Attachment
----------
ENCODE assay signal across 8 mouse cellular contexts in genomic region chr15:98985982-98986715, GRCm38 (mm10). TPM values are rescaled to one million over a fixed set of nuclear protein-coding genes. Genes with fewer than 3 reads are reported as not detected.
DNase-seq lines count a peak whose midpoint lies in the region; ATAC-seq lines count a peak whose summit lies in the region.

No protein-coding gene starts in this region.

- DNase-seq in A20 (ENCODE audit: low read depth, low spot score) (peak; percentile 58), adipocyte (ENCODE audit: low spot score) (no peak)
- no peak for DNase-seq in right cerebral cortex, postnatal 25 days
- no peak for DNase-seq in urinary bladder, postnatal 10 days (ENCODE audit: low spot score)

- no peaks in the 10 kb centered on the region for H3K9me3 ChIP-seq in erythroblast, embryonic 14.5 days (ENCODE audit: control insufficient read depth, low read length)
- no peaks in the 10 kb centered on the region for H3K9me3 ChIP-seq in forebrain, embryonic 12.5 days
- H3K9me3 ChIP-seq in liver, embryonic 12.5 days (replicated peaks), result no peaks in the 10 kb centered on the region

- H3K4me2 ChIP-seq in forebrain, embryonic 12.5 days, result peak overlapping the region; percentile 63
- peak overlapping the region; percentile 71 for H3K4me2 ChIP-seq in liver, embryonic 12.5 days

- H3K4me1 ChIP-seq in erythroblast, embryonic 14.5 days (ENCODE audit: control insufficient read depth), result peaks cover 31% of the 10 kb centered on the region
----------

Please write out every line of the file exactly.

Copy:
ENCODE assay signal across 8 mouse cellular contexts in genomic region chr15:98985982-98986715, GRCm38 (mm10). TPM values are rescaled to one million over a fixed set of nuclear protein-coding genes. Genes with fewer than 3 reads are reported as not detected.
DNase-seq lines count a peak whose midpoint lies in the region; ATAC-seq lines count a peak whose summit lies in the region.

No protein-coding gene starts in this region.

- DNase-seq in A20 (ENCODE audit: low read depth, low spot score) (peak; percentile 58), adipocyte (ENCODE audit: low spot score) (no peak)
- no peak for DNase-seq in right cerebral cortex, postnatal 25 days
- no peak for DNase-seq in urinary bladder, postnatal 10 days (ENCODE audit: low spot score)

- no peaks in the 10 kb centered on the region for H3K9me3 ChIP-seq in erythroblast, embryonic 14.5 days (ENCODE audit: control insufficient read depth, low read length)
- no peaks in the 10 kb centered on the region for H3K9me3 ChIP-seq in forebrain, embryonic 12.5 days
- H3K9me3 ChIP-seq in liver, embryonic 12.5 days (replicated peaks), result no peaks in the 10 kb centered on the region

- H3K4me2 ChIP-seq in forebrain, embryonic 12.5 days, result peak overlapping the region; percentile 63
- peak overlapping the region; percentile 71 for H3K4me2 ChIP-seq in liver, embryonic 12.5 days

- H3K4me1 ChIP-seq in erythroblast, embryonic 14.5 days (ENCODE audit: control insufficient read depth), result peaks cover 31% of the 10 kb centered on the region